Light the Creative Spark

Two individuals in the Creative Industries show you what life can become when you unleash your creativity and live your dreams.

By Charlene Tan

Seated in the 6000-seater Gibson Amphitheatre at Universal Studios Hollywood for the wrap-up party of DreamWorks Animation’s 2010 3D computer-animated fantasy film, ‘How to Train Your Dragon’, 39-year-old Wong Hock Hian felt a rush of satisfaction.

“After a good decade in the film industry, never have I felt my work more vindicated when I saw the film. It has wonderful story telling and great visuals. It is truly one of those projects that I am proud to be a part of,” says Hock Hian.

Breaking boundaries

The 39-year-old has come a long way from his student days in the Art Elective Programme (AEP) where his latent interest in the creative industries was nurtured.

Now, the family man juggles numerous job portfolios and can count working with Michael Bay, acclaimed movie director, as one of his memorable moments.

Besides being a Visual Artist for DreamWorks Animation studio, Hock Hian is also the Creative Director of Omens Studios, a boutique animation studio providing original concept development and computer graphics production services.

In his spare time, he also teaches Media and Animation as well as Game Art at the Art Institute of California.

Despite his busy schedule, the father of two is a strong believer in lifelong learning which explains why he decided to enrol at the Savannah College of Art and Design in 2004.

Sponsored by the Media Development Authority’s (MDA’s) Media Education Scheme, the National Junior College alumnus pursued his Master’s degree in Game Development at the Savannah College of Art and Design.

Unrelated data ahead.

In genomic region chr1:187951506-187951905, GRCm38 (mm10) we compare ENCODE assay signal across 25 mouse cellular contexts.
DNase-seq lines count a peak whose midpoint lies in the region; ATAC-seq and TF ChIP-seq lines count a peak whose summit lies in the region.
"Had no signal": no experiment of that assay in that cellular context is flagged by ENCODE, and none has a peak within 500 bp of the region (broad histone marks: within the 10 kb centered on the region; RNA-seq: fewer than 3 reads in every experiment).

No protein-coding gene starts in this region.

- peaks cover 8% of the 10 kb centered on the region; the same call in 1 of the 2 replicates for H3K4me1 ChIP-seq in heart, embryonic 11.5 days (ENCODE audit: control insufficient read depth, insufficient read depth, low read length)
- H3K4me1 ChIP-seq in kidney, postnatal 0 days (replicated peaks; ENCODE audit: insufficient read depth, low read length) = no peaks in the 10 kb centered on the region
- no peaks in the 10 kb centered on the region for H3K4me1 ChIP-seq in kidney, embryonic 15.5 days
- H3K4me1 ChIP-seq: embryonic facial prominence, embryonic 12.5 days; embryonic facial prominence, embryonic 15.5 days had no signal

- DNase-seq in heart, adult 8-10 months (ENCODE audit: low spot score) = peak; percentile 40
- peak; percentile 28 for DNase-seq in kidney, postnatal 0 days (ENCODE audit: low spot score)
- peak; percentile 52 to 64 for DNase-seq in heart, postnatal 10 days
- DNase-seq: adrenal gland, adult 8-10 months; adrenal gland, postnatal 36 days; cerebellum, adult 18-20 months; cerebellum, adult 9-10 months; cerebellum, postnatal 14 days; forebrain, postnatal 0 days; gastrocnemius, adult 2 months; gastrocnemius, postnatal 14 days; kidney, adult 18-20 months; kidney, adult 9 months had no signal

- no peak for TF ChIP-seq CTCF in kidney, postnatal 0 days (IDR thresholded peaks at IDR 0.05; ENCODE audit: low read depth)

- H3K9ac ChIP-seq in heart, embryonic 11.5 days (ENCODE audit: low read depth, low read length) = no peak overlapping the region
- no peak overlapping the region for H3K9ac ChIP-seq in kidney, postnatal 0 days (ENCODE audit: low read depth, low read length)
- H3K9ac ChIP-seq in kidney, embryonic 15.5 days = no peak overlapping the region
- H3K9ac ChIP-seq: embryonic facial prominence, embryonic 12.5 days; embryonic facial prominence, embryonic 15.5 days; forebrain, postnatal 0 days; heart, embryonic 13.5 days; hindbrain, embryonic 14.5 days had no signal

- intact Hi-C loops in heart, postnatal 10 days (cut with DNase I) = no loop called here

Ticket to dreams

Hock Hian’s scholarship is just one of four borne out of the collaboration between the Creative Industries and the Ministry of Information, Communications and the Arts.

Established in 2006, the Creative Industries Scholarships (CIS) offers students the opportunity to carve out a career in the creative industries and information services, ranging from visual and performing arts, design, digital filmmaking, screenwriting, journalism, heritage and public relations.

Since its launch, the CIS has been receiving an increasing number of applications each year. In 2010, 54 scholarships and six bursaries, worth about $3.8 million were given out.

These efforts are part of The Renaissance City Plan III, Design Singapore-II and Singapore Media Fusion Plan to create opportunities and support the development of creative capabilities in Singapore.

A vibrant industry

“There has been tremendous progress in Singapore’s creative industry,” says Hock Hian, comparing his chosen career to practical ‘brick and mortar’ industries like engineering and technology.

The family man cheerfully dishes out an example of how far Singapore has come along in a short span of time.

“Major Hollywood projects are now being done in Singapore; with major companies setting up shop on our sunny shores. Our creative people are reaping the benefits of having some of the best creative minds work in our country. It may take some time, but I can envision our own Academy Award-winning Singaporean director one day.”